Red Pens

It was a typical Tuesday afternoon... or so I thought.
3 appointments in a row, coffee in my cup, and smiley faces on all the consultants.

Then it happened...
A young enthusiastic man entered the room. My 11 o'clock.
He had not been in before--so I gave him the paper work and we got started.
I asked him what he wanted to focus on and he replied,
"just grammar and punctuation. You can use my red pen and circle whatever you find."

A red pen?! Red pens scare me! What if I circle the wrong thing? What if I make him cry?
I am not qualified to use a red pen. Pencil maybe--but not the deadly red ink.

Plus, it goes against what the BSU Writing Center is all about.
This is supposed to be collaborative work! I replied,
"Haha... we work with you to help fix things. Let's read through some stuff you have questions on and I can see if I can come up with an answer!"
He was confused. "I thought you would be mean and mark my paper all up!" he said, looking at me.
"Nope. I feel like it will help you learn better if we work together." I said with a smile.
He understood. He understood!! I could tell it made sense to him. But this idea of working "together" had never been brought to his attention. At the end of the session he said he had learned a lot, and he would be back with a final draft. :D (yayayayay)

After that, a young girl came into the center who had never been in before. After we chatted and filled out the necessary initial paperwork she started rummaging through her bag.
"I know I have a red pen in here somewhere... it really helps me if you just circle everything in red and then I go home and fix it. That's what my teacher does."

Another request for a red pen?! No! Don't do it! I started to get nervous.

To her dismay she could not find it... so I grabbed a pencil and said, "Pencil is usually my style anyway. I would like to think of these sessions as 'collaborative' rather than me just telling you what you did wrong." I smiled. She smiled.
"Oh, that works!" She then said. And we started to look through her paper together as she read it out loud.

The rest of the session moved smoothly and at the end she seemed satisfied at the amount we had covered. No more mention of this said "Red Pen".
We all lived happily ever after. The End.

Is anyone else scared of red pens? Does any other center use them frequently?
I don't think BSU does at all.
We like out blue and orange; old school; plane gray graphite; no. 2, pencils. :)
No scary red ink.

Thanks for reading my story.
Signing off for now--

Lizzy :)


  1. Anonymous10:32 AM

    Red pens? Nooooooo! We don't even write on papers at all, pencil or not.

  2. I don't understand why red pens have gotten a bad rap. Such reactions revert to fear, instilling more fear by their mere mention, when it fact if one doesn't make a big deal by using them, the "fear factor" disappears and using them becomes as innocuous as using any other writing implement. One can choose to write on a paper using any color, pen, pencil - or using nothing at all. No one usage need be more right or wrong than any other type of usage.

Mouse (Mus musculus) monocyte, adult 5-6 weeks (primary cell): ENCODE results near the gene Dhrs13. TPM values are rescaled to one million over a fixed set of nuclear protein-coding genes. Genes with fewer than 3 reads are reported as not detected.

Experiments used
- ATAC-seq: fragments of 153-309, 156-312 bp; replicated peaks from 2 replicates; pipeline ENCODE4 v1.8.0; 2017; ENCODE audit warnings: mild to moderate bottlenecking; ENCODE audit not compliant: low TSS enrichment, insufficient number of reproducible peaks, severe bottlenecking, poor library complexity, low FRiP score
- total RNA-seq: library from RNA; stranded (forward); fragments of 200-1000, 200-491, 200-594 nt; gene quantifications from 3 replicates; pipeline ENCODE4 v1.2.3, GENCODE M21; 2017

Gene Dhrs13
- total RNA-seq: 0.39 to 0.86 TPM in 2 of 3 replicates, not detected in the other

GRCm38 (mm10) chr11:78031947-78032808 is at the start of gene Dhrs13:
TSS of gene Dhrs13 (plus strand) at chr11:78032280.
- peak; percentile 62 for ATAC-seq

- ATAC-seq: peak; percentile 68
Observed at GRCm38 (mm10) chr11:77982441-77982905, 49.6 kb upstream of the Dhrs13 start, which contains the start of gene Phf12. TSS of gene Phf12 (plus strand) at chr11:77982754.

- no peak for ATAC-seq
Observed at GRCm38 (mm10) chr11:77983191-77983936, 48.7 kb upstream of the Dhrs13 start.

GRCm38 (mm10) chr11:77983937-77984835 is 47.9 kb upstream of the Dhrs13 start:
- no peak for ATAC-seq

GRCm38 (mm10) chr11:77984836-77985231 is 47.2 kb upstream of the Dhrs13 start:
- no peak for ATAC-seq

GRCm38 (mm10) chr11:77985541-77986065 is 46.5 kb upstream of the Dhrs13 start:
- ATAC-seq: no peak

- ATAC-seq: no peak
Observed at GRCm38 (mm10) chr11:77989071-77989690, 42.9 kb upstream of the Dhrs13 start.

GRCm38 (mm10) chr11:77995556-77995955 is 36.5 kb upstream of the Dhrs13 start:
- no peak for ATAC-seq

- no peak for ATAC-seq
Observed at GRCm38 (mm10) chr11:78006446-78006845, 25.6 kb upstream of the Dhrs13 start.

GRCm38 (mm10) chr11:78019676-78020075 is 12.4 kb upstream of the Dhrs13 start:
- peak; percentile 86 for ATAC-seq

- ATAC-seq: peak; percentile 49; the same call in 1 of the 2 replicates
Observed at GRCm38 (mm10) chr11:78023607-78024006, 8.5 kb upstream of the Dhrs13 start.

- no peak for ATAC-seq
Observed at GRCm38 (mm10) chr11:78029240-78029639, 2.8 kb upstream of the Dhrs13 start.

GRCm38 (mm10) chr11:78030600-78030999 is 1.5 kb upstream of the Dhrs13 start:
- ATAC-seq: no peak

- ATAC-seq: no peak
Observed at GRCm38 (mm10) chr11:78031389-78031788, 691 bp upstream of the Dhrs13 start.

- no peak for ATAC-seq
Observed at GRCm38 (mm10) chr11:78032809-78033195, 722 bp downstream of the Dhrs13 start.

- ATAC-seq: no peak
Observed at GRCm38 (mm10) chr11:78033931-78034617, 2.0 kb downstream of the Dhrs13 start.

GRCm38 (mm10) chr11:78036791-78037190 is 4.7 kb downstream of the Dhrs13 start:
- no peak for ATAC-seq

I have students request I use pens because - are you ready for this answer? - it's got the most highly visible ink. And writing using a highly visibly ink - formerly red because it was the most prolifically offered buy really it could be any color, couldn't it? - whether the student uses that ink, or the tutor, draws attention back to the notes that serve as a reminder of what was discussed in the session.

    I say, take back the red pen. Remember that it's just a color, and by not making it a big deal, it becomes not a big deal.

  3. Cindy Johanek included an interesting mini-study comparing ink color "effects" in her book Composing Research, a book worth reading for many reasons. :)

  4. Anonymous1:35 PM

    I don't like the idea of writing on a writer's paper with red pen or otherwise, but I agree that red pen gets a reputation that it doesn’t deserve. (It’s just a color, right? It is chosen because it is easy to see, not because it is soul-crushing.) Personally, I am able think more clearly when I am writing, so while listening to the writer I usually take notes on a notepad. During a consultation, I try to make sure that the writer has a pencil handy to take their own notes, and if the urge to “fix” something gets too strong for me, I put away my own pencil entirely.
    It’s great, Lizzy, that in both of your consultations you were able to help the writers to understand what the writing center does and that both consultations went well. It can be a struggle to maintain the balance between a collaborative and a “productive” environment in a consultation. I think that taking the time to explain a little bit about what we do is a great idea.
    So, my question is what sort of strategies do you all have for working with a writer who wants the “red pen” treatment and who isn’t understanding what the writing center does due to past experiences, cultural background, etc? I have had some consultations like this where I tried to explain what the writing center does and have been met with the same reply of, “Yeah, but I just want you to fix my paper!” So PeerCentered People, what do you suggest?


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